Underwater drone for marine ecosystem applications: An alternative propulsion and control system


  • Lachlan Paulsen Te Herenga Waka—Victoria University of Wellington


Electrical and Electronic Engineering, Underwater drone, Propulsion systems, Control Systems


Aotearoa New Zealand’s coastal marine environments are vital natural assets, intertwined with tourism, the economy, and the nation’s identity. These coastal ecosystems face multiple threats, necessitating efficient monitoring methods. However, various debris such as kelp makes traversal of these environments difficult for craft using conventional propeller propulsion, which is prone to getting tangled up in such debris. The aim of this project was to explore an alternative propulsion system for coastal monitoring, specifically the use of a novel waterjet propulsion system for a Remote Operated Underwater Vehicle (ROUV). This was accomplished by the development of a ROUV prototype utilizing a waterjet propulsion system. A dual layer propulsion system was created that uses solenoid valves to redirect the flow of water from a central pump to external nozzles for movement and orientation. The prototype drone was then completed by fitting the propulsion system into a watertight container. The viability of this propulsion method was assessed by whether the movement of the ROUV has three degrees of freedom, and whether or not it can achieve a top speed greater than 1 meter per second in a tank of water. The development of this prototype ROUV with a waterjet propulsion system will ideally inform the design of a full-scale AUV prototype, which will revolutionize the monitoring of the precious coastal ecosystems to safeguard them for future generations.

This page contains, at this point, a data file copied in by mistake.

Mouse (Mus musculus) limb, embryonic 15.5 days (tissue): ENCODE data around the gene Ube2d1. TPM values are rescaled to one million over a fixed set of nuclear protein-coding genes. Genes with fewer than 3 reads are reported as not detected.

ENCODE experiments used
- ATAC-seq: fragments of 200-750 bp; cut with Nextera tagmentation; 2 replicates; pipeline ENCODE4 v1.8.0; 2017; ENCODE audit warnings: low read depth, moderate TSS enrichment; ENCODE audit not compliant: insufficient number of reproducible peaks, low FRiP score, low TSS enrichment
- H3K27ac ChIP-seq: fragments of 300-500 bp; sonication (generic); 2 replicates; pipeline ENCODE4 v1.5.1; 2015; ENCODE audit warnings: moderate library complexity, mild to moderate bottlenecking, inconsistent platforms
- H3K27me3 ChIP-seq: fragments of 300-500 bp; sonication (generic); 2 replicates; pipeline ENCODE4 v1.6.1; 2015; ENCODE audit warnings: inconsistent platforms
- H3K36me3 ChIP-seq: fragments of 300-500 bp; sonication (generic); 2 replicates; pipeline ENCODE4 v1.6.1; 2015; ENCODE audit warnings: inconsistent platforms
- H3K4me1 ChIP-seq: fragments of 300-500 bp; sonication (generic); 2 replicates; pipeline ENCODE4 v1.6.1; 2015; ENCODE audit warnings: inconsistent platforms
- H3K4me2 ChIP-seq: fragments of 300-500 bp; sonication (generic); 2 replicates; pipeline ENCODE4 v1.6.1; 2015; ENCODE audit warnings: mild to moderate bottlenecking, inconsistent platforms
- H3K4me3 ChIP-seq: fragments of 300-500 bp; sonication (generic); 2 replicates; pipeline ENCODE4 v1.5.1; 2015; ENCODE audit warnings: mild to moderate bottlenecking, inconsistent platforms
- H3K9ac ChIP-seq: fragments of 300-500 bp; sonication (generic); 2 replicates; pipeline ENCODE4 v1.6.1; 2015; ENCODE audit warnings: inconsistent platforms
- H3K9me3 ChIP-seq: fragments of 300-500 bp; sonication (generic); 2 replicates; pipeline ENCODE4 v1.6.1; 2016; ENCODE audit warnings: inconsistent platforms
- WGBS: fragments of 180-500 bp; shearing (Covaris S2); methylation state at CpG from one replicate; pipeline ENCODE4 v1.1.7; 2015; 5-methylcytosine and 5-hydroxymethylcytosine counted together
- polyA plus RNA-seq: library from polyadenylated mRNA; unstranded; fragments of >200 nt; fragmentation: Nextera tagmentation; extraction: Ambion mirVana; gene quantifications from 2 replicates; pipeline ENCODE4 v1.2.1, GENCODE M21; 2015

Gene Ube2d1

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How to Cite

Paulsen, L. (2023). Underwater drone for marine ecosystem applications: An alternative propulsion and control system. Wellington Faculty of Engineering Symposium. Retrieved from https://ojs.victoria.ac.nz/wfes/article/view/8376



Electrical and Electronic Engineering